Dr. Jason Woods Takes Huge Strides in Imaging Lungs
Dr. Jason Woods’ research focuses on novel ways of imaging lung structure and function with techniques that don’t require sedation, anesthesia, or radiation. The two most promising techniques both use MRI—a modality that uses radio frequencies that are lower in energy than a typical cellular telephone. Lungs have historically been difficult to image with MRI because the blood flowing through the complex capillary bed prevented them from showing smaller lung structures and tissue. These new techniques have changed that significantly.
By using an apparatus on top of the chest, called a “coil,” he can capture the magnetic signal in water and blood contained within the lungs before it deteriorates (very quickly in the lung!). He is able to generate MR images almost as clear as a CT, but without any ionizing radiation. This “UTE MRI” allows subtle structural abnormalities to be visualized and quantified in the lung—sometimes before any functional deficits are apparent in pulmonary function tests.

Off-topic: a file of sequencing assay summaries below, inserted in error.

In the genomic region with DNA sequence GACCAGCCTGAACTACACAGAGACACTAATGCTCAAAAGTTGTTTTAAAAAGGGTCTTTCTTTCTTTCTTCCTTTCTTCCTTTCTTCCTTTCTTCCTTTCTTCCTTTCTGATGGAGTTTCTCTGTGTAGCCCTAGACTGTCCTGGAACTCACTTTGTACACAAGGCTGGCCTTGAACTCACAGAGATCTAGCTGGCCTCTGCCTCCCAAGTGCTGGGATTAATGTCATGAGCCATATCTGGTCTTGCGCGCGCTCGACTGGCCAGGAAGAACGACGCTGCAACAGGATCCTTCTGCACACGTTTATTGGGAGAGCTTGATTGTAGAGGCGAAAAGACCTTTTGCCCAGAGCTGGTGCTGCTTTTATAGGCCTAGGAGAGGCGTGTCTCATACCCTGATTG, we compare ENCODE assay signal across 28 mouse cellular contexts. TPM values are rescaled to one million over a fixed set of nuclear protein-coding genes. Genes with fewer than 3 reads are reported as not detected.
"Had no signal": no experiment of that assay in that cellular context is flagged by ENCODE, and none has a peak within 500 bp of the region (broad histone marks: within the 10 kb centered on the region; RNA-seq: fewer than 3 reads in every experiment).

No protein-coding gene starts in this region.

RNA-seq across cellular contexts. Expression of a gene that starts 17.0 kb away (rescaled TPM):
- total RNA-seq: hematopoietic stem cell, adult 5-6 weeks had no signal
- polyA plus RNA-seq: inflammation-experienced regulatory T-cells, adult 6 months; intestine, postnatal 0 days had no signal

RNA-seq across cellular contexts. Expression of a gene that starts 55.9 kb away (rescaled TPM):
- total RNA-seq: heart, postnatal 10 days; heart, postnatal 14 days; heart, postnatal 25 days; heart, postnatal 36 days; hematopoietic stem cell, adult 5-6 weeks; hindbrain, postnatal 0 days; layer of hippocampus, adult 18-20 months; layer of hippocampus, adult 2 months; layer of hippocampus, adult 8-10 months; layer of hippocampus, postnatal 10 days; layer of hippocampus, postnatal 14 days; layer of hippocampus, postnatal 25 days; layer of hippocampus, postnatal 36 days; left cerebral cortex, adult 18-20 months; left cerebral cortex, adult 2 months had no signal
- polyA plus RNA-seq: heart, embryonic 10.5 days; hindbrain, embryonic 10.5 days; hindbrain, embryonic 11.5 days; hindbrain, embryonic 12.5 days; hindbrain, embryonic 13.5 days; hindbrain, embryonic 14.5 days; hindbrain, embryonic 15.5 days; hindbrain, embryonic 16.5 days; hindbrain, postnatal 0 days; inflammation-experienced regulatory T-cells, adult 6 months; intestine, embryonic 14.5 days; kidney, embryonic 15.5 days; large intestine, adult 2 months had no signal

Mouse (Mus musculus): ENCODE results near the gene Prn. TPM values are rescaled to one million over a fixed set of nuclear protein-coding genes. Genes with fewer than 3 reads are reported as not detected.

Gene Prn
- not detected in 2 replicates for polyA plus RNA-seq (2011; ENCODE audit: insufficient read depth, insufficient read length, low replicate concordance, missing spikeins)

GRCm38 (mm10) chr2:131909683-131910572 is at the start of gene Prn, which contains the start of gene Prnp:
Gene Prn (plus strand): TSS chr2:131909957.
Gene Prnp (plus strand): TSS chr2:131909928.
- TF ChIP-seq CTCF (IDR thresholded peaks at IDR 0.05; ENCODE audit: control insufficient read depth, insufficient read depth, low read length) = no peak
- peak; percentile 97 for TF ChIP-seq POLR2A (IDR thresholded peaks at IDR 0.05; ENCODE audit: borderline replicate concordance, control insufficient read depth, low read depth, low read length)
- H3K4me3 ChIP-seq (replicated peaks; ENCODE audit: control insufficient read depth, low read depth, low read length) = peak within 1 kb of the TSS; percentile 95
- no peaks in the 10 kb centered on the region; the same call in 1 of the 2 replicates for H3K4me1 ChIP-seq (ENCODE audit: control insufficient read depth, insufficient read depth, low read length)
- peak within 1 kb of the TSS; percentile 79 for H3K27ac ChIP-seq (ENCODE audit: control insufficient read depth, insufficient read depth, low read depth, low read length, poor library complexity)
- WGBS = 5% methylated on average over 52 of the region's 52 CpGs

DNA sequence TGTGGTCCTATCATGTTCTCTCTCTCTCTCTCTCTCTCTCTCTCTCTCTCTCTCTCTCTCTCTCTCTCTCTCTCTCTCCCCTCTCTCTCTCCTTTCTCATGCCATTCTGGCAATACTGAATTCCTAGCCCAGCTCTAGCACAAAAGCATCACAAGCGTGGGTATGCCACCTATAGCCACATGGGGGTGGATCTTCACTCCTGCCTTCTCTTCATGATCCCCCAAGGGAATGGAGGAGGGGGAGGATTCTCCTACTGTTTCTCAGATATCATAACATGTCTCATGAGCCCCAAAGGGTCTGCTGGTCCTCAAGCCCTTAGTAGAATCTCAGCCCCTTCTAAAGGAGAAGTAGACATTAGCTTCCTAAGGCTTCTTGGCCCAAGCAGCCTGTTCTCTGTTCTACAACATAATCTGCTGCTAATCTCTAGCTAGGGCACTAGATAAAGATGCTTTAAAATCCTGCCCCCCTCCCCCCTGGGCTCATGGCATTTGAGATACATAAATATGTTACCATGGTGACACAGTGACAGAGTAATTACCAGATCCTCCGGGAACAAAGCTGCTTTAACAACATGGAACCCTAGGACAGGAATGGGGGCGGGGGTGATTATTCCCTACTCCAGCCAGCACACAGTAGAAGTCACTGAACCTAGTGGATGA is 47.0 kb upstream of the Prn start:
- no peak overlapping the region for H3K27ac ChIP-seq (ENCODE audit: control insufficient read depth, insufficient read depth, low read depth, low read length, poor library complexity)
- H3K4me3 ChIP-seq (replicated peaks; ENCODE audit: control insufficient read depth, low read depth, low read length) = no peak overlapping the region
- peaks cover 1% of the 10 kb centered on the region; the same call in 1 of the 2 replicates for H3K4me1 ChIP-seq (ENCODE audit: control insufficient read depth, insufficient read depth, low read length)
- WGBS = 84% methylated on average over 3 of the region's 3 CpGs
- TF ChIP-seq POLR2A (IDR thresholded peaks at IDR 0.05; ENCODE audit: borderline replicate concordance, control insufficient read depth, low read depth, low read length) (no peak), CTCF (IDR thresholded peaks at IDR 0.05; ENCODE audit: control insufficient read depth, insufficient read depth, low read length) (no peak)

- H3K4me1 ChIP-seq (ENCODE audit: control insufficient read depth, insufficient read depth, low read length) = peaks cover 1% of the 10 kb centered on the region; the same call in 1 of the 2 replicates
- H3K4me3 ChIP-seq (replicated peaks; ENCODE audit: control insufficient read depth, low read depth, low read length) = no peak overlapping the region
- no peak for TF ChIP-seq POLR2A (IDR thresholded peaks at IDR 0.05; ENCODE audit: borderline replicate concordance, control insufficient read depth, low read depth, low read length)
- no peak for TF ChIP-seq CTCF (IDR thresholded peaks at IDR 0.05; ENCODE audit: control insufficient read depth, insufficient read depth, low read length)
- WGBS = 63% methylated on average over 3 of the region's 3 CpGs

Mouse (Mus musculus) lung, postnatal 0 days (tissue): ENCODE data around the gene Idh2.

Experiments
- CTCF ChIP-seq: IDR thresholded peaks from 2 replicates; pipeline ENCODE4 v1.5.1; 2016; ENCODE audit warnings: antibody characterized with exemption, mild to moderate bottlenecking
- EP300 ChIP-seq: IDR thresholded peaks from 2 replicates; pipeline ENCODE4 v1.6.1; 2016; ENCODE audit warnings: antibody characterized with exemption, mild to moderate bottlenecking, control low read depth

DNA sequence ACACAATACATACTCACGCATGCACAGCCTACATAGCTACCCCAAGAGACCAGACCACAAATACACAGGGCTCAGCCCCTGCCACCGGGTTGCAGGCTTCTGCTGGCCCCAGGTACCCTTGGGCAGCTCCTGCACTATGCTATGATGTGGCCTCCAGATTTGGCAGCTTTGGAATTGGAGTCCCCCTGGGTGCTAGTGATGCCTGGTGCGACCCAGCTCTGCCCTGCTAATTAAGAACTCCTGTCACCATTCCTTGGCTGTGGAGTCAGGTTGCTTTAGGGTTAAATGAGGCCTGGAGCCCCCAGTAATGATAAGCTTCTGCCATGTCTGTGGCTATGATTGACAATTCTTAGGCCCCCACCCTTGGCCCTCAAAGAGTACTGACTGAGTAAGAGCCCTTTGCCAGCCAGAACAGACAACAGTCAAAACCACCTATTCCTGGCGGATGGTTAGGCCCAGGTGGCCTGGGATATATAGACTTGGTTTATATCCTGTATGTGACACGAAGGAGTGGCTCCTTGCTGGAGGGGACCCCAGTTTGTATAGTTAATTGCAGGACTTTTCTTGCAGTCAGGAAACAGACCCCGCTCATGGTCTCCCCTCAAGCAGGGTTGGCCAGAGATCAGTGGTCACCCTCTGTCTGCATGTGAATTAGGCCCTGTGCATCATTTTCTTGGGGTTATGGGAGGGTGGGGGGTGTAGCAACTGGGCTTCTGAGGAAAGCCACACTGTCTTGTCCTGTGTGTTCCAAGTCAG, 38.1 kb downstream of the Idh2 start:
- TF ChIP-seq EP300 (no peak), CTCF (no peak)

In a recent study, Dr. Woods and colleagues in the Neonatology and Radiology Departments were able to demonstrate lung abnormalities in the lungs of babies born very prematurely. This imaging occurred in our MRI suite located within the NICU, a system and setup that is unique in the world. This study opens the door to understanding how new treatments affect underlying lung structure and hold potential for further improving our standard of care for these patients.
Another technique that Dr. Woods has pioneered in pediatrics is the use of “hyperpolarized” gases. This allows him to “see breath” and image real-time ventilation in patients with lung abnormalities such as cystic fibrosis or rare lung diseases. These gases (3He or 129Xe) have high-spin magnetism—so they are easily seen on the MRI—and are completely inert (not radioactive). In 10-15 seconds, high-resolution images can be acquired of the entire lung, which holds promise for understanding small abnormalities in regional ventilation—something not possible with traditional pulmonary function tests. In an ongoing study, Dr. Woods is using the combination of UTE and 129Xe MRI to try to understand how small structural abnormalities relate to nearby functional deficits. The hope is that this understanding will better tailor future treatments in individual patients, making personalized medicine a reality.
Image: Normal lung on left and lung with cystic fibrosis on right.